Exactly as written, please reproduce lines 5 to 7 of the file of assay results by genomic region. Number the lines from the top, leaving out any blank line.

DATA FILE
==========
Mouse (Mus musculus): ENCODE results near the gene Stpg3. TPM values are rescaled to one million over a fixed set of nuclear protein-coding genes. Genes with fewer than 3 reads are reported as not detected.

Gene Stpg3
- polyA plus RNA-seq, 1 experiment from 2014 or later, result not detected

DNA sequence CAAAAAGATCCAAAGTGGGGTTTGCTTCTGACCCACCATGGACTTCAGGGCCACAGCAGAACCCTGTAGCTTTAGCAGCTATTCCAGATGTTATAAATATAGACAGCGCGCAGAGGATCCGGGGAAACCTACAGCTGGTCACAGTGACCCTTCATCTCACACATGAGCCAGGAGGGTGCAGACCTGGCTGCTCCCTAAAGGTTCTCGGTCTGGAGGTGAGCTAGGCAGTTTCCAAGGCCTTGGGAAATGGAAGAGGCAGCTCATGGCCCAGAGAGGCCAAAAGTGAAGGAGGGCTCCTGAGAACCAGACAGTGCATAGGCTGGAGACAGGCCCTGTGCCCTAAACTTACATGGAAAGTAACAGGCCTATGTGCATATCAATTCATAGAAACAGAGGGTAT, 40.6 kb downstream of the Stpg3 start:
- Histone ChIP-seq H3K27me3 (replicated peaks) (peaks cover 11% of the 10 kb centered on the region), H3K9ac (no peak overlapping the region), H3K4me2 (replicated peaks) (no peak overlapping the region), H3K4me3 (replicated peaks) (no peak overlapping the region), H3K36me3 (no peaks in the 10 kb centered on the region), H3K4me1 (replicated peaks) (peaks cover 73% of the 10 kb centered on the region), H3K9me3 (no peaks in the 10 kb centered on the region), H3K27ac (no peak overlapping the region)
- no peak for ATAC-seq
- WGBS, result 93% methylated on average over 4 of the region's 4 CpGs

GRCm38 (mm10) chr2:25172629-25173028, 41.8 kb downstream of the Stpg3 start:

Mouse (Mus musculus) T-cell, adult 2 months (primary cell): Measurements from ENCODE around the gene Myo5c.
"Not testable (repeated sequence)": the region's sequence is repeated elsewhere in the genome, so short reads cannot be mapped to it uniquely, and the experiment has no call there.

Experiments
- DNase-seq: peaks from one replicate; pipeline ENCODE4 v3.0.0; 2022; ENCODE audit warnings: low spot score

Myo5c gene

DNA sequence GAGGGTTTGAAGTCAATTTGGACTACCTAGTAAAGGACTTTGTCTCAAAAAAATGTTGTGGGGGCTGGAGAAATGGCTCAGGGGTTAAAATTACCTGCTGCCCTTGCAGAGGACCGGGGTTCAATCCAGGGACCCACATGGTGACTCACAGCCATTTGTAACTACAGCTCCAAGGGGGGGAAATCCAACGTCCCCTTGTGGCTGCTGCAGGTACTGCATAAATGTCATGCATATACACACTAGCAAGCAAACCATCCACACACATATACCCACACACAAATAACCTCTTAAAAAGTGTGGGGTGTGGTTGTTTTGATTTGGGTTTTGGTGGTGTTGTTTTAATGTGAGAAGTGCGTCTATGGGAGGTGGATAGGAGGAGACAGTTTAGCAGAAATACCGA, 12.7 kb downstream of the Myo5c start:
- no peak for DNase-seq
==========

- Histone ChIP-seq H3K27me3 (replicated peaks) (peaks cover 11% of the 10 kb centered on the region), H3K9ac (no peak overlapping the region), H3K4me2 (replicated peaks) (no peak overlapping the region), H3K4me3 (replicated peaks) (no peak overlapping the region), H3K36me3 (no peaks in the 10 kb centered on the region), H3K4me1 (replicated peaks) (peaks cover 73% of the 10 kb centered on the region), H3K9me3 (no peaks in the 10 kb centered on the region), H3K27ac (no peak overlapping the region)
- no peak for ATAC-seq
- WGBS, result 93% methylated on average over 4 of the region's 4 CpGs